- Poor use of headings
- Inaccessible web forms
- Auto-playing audio and video
Monday, October 12th, 2020
This post really highlights one of the biggest issues with the convoluted build tools used for “modern” web development. If you return to a project after any length of time, this is what awaits:
I find entropy staring me back in the face: library updates, breaking API changes, refactored mental models, and possible downright obsolescence. An incredible amount of effort will be required to make a simple change, test it, and get it live.
Take a moment and think about this super power: if you write vanilla HTML, CSS, and JS, all you have to do is put that code in a web browser and it runs. Edit a file, refresh the page, you’ve got a feedback cycle. As soon as you introduce tooling, as soon as you introduce an abstraction not native to the browser, you may have to invent the universe for a feedback cycle.
Maintainability matters—if not for you, then for future you.
The more I author code as it will be run by the browser the easier it will be to maintain that code over time, despite its perceived inferior developer ergonomics (remember, developer experience encompasses both the present and the future, i.e. “how simple are the ergonomics to build this now and maintain it into the future?) I don’t mind typing some extra characters now if it means I don’t have to learn/relearn, setup, configure, integrate, update, maintain, and inevitably troubleshoot a build tool or framework later.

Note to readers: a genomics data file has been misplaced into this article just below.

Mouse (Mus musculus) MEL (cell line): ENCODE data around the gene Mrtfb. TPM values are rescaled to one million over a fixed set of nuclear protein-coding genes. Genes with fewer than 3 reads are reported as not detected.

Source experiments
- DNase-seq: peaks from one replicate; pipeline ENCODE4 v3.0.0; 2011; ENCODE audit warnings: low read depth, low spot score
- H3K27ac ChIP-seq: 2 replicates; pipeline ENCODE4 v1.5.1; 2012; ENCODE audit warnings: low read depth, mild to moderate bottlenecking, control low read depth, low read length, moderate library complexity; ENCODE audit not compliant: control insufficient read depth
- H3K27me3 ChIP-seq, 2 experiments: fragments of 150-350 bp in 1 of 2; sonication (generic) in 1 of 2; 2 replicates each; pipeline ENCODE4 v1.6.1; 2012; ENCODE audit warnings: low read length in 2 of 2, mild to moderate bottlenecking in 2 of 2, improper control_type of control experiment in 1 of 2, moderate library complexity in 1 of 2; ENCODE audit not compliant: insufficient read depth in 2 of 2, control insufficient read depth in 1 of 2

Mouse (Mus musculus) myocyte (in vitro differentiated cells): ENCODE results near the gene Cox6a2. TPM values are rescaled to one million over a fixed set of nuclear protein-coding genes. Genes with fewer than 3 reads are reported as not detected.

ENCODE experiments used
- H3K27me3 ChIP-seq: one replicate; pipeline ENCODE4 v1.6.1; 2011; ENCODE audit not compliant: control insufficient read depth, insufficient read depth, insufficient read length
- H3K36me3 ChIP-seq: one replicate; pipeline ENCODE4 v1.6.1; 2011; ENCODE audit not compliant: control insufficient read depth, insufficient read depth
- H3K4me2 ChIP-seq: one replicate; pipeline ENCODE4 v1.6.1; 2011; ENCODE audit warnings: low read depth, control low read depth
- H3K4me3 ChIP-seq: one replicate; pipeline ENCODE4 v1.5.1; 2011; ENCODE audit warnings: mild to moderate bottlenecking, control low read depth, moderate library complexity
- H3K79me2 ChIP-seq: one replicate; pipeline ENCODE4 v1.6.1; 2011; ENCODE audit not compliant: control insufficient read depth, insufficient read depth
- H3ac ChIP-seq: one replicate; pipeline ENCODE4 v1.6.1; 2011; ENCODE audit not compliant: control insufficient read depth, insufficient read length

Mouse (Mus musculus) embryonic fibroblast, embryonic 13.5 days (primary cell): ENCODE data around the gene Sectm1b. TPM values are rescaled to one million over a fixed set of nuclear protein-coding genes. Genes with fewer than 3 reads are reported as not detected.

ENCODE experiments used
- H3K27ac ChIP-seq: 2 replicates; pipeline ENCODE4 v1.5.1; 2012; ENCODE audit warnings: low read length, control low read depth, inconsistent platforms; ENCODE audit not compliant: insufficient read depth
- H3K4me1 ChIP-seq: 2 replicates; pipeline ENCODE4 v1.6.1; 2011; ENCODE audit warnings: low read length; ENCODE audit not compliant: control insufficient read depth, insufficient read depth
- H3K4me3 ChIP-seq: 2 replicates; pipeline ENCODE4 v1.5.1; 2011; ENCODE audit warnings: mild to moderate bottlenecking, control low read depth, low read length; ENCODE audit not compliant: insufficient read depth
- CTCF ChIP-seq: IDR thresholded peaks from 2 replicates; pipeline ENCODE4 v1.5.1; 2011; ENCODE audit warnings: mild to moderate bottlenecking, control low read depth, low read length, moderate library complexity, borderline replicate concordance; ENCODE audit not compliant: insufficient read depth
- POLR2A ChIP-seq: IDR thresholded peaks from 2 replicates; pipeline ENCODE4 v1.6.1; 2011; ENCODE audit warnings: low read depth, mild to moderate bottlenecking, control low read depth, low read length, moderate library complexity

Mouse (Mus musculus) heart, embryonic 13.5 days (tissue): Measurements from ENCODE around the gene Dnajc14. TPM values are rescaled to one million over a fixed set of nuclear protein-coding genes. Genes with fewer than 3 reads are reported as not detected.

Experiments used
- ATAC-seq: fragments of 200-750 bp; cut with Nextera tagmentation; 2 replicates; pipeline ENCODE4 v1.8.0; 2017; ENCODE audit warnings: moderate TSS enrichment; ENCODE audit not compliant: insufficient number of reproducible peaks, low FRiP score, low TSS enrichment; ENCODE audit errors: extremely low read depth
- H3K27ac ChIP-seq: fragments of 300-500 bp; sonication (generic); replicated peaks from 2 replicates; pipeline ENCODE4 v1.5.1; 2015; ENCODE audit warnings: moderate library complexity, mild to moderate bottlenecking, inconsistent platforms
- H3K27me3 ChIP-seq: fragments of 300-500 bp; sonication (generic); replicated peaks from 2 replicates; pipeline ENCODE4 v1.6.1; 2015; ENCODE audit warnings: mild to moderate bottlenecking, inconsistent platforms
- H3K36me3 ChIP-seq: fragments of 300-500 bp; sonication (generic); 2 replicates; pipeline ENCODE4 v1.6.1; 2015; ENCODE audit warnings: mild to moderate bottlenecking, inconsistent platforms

Saturday, October 10th, 2020
Thursday, October 8th, 2020
Chris shares his thoughts on the ever-widening skillset required of a so-called front-end developer.
Interestingly, the skillset he mentions half way through (which is what front-end devs used to need to know) really appeals to me: accessibility, performance, responsiveness, progressive enhancement. But the list that covers modern front-end dev sounds more like a different mindset entirely: APIs, Content Management Systems, business logic …the back of the front end.
And Chris doesn’t even touch on the build processes that front-end devs are expected to be familiar with: version control, build pipelines, package management, and all that crap.
I wish we could return to this:
The bigger picture is that as long as the job is building websites, front-enders are focused on the browser.
Tess calls for more precise language—like “site” and “origin”—when talking about browsers and resources:
When talking about web features with security or privacy impact, folks often talk about “first parties” and “third parties”. Everyone sort of knows what we mean when we use these terms, but it turns out that we often mean different things, and what we each think these terms mean usually doesn’t map cleanly onto the technical mechanisms browsers actually use to distinguish different actors for security or privacy purposes.
Considering how much accessibility work happens “under the hood”, it’s interesting that all five of these considerations are visibly testable.